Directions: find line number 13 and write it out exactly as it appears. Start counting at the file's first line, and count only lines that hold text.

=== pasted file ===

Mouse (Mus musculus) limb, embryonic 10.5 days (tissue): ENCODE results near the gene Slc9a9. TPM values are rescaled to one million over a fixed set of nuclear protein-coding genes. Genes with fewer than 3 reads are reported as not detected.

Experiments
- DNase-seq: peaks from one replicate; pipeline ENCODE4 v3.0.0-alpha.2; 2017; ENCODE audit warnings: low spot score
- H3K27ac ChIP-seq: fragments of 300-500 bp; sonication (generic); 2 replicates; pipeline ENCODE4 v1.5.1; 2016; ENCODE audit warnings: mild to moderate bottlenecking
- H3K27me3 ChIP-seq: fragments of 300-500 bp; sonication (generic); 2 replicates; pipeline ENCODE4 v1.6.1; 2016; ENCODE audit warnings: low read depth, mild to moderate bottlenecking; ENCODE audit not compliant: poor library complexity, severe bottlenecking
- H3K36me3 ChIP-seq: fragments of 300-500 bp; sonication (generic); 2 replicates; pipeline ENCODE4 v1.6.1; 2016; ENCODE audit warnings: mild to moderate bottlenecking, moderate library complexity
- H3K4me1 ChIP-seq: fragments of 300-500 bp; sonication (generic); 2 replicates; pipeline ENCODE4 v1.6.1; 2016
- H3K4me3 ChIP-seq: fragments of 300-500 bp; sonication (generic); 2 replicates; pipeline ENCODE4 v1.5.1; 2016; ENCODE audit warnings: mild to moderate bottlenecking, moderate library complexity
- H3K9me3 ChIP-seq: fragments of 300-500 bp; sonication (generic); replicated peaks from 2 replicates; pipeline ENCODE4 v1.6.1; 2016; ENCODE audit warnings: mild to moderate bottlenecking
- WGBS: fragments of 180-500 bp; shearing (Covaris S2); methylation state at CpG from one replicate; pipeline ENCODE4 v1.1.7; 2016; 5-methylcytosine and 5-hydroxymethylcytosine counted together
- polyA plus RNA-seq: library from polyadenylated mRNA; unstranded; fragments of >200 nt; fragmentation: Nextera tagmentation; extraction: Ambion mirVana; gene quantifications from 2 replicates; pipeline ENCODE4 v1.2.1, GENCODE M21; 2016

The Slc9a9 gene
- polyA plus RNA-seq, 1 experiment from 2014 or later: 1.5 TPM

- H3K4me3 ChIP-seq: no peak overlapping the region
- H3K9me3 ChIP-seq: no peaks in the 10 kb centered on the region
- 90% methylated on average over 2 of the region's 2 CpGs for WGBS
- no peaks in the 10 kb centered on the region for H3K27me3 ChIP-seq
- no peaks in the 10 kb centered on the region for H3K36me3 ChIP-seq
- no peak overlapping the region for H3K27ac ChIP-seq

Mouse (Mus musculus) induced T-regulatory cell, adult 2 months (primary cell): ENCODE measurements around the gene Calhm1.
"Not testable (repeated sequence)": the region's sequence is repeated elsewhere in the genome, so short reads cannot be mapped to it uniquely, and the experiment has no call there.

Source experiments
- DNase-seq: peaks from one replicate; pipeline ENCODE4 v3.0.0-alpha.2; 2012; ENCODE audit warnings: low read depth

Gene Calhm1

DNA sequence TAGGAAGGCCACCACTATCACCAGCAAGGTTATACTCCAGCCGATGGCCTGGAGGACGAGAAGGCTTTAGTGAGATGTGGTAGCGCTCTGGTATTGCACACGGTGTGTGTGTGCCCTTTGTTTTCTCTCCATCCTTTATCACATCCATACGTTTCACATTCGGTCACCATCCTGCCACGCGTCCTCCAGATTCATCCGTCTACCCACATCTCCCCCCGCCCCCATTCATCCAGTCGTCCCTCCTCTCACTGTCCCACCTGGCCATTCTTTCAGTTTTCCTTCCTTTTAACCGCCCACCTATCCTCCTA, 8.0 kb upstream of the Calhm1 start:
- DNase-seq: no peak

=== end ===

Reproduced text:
- polyA plus RNA-seq, 1 experiment from 2014 or later: 1.5 TPM